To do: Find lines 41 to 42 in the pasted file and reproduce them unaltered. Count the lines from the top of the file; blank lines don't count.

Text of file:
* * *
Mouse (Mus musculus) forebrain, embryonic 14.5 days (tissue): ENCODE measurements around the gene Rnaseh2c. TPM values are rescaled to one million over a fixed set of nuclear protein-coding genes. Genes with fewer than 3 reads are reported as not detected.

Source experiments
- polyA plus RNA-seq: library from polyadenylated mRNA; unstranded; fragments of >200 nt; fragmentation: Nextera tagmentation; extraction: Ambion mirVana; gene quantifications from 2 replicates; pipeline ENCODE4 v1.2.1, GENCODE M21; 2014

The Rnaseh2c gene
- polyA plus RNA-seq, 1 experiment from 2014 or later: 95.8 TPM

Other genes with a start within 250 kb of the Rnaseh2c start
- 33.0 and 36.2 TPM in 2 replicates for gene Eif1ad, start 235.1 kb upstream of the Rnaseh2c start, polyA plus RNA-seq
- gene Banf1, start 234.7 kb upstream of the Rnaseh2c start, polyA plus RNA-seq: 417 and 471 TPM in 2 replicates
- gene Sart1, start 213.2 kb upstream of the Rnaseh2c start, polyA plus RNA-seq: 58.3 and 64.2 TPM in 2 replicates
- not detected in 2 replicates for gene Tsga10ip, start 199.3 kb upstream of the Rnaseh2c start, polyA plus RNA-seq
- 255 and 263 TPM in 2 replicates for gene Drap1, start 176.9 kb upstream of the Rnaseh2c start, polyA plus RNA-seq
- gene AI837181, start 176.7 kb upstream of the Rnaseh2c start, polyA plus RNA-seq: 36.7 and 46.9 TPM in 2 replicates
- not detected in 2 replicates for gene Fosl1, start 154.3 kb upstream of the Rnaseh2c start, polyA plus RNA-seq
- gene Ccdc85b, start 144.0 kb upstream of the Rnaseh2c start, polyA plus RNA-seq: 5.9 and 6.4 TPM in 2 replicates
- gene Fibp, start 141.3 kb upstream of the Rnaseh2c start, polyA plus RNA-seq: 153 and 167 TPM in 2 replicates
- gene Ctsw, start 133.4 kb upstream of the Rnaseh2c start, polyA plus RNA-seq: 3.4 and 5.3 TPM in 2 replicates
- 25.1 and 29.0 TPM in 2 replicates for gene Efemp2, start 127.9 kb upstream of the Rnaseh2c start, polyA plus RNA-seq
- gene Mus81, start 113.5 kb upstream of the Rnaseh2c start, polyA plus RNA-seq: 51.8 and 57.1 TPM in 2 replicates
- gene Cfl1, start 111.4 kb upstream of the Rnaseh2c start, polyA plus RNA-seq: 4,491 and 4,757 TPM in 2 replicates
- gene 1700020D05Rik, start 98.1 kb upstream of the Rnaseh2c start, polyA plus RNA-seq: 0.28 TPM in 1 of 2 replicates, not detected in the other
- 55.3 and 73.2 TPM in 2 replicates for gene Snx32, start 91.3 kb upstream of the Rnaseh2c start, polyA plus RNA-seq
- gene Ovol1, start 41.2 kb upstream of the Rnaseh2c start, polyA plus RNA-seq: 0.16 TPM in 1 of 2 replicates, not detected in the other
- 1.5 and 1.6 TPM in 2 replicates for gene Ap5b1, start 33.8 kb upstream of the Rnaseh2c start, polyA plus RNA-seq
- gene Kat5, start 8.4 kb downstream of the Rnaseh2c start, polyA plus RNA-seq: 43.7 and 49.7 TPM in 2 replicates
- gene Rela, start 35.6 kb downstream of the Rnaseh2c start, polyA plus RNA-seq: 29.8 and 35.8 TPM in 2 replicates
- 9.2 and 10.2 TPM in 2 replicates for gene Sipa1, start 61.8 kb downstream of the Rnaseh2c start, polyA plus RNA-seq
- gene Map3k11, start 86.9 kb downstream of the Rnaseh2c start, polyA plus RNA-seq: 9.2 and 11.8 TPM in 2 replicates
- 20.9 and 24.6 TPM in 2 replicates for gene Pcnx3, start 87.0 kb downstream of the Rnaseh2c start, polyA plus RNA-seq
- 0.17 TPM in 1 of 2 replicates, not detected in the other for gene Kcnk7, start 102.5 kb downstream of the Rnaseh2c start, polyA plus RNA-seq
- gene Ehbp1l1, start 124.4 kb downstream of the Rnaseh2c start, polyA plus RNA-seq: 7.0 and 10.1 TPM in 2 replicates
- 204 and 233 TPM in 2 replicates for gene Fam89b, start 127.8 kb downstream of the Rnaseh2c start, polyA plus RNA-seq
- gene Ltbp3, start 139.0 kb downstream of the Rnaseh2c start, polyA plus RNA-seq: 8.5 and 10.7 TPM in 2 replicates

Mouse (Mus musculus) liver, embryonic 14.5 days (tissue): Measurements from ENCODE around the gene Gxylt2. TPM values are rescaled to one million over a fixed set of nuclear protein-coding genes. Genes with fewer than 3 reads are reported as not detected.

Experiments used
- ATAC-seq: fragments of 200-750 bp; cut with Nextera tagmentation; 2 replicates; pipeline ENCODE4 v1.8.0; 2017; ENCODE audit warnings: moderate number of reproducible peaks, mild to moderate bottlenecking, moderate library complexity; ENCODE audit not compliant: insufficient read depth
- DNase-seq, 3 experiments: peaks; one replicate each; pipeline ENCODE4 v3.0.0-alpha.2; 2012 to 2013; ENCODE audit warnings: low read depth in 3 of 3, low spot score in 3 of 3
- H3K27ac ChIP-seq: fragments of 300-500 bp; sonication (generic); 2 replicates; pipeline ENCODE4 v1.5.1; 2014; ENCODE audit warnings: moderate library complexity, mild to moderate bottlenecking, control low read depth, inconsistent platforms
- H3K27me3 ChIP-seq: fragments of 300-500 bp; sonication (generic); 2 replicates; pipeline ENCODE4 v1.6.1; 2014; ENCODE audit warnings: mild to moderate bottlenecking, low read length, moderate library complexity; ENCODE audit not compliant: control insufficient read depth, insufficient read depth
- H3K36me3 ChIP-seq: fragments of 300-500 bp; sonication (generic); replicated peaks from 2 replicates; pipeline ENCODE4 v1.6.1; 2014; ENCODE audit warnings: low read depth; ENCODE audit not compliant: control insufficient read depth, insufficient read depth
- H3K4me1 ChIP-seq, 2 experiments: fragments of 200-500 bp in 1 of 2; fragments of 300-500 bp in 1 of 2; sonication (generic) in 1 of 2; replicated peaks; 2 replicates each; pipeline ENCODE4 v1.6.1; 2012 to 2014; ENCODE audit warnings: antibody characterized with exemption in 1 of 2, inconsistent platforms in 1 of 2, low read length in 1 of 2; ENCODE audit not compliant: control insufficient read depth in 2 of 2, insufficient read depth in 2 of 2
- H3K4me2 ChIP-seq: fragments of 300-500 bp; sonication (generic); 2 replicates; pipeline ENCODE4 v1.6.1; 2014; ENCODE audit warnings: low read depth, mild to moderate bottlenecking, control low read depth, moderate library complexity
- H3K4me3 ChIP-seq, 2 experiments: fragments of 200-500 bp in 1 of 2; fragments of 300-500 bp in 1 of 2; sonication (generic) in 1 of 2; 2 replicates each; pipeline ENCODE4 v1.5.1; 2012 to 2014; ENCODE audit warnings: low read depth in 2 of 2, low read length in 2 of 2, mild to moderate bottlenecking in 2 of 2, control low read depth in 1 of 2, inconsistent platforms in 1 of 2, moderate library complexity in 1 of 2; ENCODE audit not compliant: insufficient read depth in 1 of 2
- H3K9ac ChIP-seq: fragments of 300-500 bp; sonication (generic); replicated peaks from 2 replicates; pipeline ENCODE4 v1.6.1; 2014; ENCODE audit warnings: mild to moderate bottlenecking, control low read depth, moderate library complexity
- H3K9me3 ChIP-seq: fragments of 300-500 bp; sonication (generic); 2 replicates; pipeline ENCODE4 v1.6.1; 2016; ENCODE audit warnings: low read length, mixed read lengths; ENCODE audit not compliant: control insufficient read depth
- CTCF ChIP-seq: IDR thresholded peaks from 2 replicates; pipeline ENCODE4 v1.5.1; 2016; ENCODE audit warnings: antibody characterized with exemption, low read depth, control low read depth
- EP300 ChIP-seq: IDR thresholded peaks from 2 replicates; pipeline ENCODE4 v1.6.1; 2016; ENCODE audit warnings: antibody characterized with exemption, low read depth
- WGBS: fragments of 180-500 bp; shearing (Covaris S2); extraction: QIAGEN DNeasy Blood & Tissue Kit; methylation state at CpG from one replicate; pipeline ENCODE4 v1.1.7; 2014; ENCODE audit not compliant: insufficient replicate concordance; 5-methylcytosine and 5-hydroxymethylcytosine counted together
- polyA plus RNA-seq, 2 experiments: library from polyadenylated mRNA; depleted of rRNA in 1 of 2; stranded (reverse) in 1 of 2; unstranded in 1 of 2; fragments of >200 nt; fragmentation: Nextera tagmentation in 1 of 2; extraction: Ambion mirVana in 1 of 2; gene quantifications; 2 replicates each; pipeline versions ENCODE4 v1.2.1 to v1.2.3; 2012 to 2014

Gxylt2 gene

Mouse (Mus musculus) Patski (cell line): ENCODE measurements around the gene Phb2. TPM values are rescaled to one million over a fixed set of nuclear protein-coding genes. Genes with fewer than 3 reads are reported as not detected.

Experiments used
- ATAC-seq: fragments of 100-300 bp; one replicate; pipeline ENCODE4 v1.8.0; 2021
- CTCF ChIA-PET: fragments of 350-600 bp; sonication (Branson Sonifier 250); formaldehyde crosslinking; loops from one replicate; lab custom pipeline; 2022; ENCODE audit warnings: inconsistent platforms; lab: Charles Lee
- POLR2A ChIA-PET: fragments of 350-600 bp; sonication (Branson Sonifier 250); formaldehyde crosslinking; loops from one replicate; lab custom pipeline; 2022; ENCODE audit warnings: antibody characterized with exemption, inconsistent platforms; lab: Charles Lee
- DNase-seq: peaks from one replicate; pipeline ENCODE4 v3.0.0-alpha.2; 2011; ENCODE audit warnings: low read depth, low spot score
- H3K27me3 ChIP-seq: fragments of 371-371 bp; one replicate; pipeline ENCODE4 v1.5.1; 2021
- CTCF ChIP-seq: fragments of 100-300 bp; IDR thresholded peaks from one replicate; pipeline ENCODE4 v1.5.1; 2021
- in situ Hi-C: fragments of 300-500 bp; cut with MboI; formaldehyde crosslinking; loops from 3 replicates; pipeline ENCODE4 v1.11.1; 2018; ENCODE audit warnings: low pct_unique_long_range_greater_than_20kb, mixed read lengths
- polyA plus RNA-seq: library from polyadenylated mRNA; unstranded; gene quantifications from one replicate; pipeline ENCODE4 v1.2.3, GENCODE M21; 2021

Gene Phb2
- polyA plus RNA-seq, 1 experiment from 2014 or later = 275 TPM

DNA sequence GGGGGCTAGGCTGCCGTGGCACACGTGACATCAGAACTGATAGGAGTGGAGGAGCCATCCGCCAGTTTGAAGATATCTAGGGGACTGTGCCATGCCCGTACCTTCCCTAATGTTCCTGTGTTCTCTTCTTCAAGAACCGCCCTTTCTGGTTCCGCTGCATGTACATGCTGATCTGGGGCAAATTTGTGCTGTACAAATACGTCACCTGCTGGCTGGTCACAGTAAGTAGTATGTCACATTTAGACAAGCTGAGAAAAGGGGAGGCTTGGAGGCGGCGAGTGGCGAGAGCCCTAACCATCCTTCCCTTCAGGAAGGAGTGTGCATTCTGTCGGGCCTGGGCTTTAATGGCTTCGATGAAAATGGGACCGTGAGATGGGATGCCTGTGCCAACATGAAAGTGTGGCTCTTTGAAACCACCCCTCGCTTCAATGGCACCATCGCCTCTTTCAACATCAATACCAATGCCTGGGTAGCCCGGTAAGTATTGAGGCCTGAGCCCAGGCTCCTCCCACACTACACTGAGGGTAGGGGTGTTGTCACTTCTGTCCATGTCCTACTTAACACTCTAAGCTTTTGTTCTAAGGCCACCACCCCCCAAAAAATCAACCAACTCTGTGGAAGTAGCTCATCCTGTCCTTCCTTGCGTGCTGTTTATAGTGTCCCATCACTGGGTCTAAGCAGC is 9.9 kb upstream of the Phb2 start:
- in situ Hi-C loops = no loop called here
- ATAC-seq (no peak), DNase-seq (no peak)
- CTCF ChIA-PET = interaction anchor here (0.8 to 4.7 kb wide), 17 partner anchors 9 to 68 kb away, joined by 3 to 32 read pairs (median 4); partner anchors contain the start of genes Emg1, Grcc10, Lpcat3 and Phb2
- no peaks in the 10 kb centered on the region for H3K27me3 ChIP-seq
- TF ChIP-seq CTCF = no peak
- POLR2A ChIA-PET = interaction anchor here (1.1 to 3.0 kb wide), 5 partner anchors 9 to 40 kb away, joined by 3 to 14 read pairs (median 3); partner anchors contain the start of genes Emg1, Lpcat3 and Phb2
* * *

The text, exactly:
- H3K4me2 ChIP-seq: fragments of 300-500 bp; sonication (generic); 2 replicates; pipeline ENCODE4 v1.6.1; 2014; ENCODE audit warnings: low read depth, mild to moderate bottlenecking, control low read depth, moderate library complexity
- H3K4me3 ChIP-seq, 2 experiments: fragments of 200-500 bp in 1 of 2; fragments of 300-500 bp in 1 of 2; sonication (generic) in 1 of 2; 2 replicates each; pipeline ENCODE4 v1.5.1; 2012 to 2014; ENCODE audit warnings: low read depth in 2 of 2, low read length in 2 of 2, mild to moderate bottlenecking in 2 of 2, control low read depth in 1 of 2, inconsistent platforms in 1 of 2, moderate library complexity in 1 of 2; ENCODE audit not compliant: insufficient read depth in 1 of 2